Mythical Malaysia


Westerners may never understand why Malaysians call the green soccer ball-sized durian the "Queen of Fruits." Its outer shell is as huggable as a hedgehog and, piled up in pyramids under the hot Malaysian sun, the fruits tend to develop an unpleasant odor.

"Tastes like vanilla," the young durian seller at the market in Terengganu at Malaysia's East Coast says, smiling warmly. It is a friendly smile and well-meant, but a deceiving one: The group of Westerners who have just put big chunks of white, soft durian pulp in their mouths almost instantly start making funny faces, much to the pleasure of bystanding locals.

Nope — vanilla's not it. Mushy onion sauce might describe the taste more accurately.

Luckily, not far from Terengganu in the village of Cherating lives Mamat, who plucks something tastier than durian from palm trees: coconuts. Mamat is a short-tailed makak, and this monkey loves coconut juice, which he drinks directly from the nuts with a straw.

"He's the only monkey here on the East Coast that knows how to drink with a straw," says Pa Ali, Mamat's owner. He is proud of Mamat, even though at times the monkey develops an odd sense of humor and throws coconuts at people oblivious of him sitting high up in the palm fronds.

Malaysian people are usually more peaceful: Tolerance is held high not only by the government. Though most Malaysians — especially at the touristically less developed East Coast — are Muslims, religious freedom is one of the most important Malaysian values. Christian churches can be found right next to mosques, and mosques right next to Hindu or Buddhist temples. Penang Island, off the country's West Coast, is home to Malaysia's only Jewish community.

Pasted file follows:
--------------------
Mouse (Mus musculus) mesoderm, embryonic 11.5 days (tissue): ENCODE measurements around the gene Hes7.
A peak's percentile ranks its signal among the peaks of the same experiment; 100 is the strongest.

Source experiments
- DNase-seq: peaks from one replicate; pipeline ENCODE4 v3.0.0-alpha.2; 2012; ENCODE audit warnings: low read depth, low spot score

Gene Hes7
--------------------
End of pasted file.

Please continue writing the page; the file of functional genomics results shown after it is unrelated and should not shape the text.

Ezekiel Menassah, a Jewish emigrant from Baghdad, is said to have been the first Jew to come to Penang in 1895 — though headstones on the local Jewish cemetery seem to prove that there was already a Jewish community at Penang in 1805. Supposedly, Menassah was the only Jew in Malaysia for about 30 years, where he observed Jewish holidays and kept up with kashrut.

From Russia, With Emigration
Today, there are about 100 Jews residing in all of Malaysia, most of them refugees from Russia.

Besides religion, nature is something Malaysians treasure. And there is hardly a better place to experience South East Asian nature than on small islands like Redang.

Arriving at Redang is like coming to paradise. Turquoise water, a clear blue sky, white sand — a perfect tropical-island cliché. Directly behind the simple, TV-free huts that are Coral Redang Resort, the jungle begins — and its inhabitants may come really close.

"That squirrel is in the room again!" and the British woman next door sounds almost hysterical. "I used to think they are cute, but, oh, I've come to hate them! They eat everything!"

Except, possibly, mosquitoes. Geckos take care of them — and the big-eyed, perfectly harmless lizards are at home in just about any of the hotel rooms. At night, as soon as the lights go out, tiny feet dribble above sleepers' heads.

Heavy showers and jungle thunderstorms rain down outside in the middle of the night; in the morning, the air is humid, but clear. Monitor lizards lie at the banks of the small jungle creek close to the resort, warming themselves up for the day.

The first snorkelers are out at the house reef directly after breakfast. Finding Nemo is not a problem there, though you may also encounter a shark not far from the shore.

"The sharks are harmless," says the guy from the resort's diving base. He says the same of the grimly grinning moraines. Obviously, the animals agree: There have been no shark attacks in Malaysia so far — none that have become known, anyway.

The only village at Redang can be reached either by boat or by taking a narrow footpath through the jungle. Exotic colorful flowers line the path; every now and then the chitchat of monkeys is heard high up in the trees.

At a small roadside shop in the village, children greet visitors, who are soon served baked bananas and cool drinks. Selamat datang — these Malaysian words, meaning "welcome," will greet guests to the country everywhere.

Speechless? No way

And though it might happen that in the towns and villages on the East Coast, where there are still only a few hotels, people do not speak English, they will never be speechless, offering their hospitality to everyone respecting local culture.

Unless, of course, you happen to run across the monkey Mamat. Remember: You might just have found him if a coconut drops to the ground right next to where you're standing.

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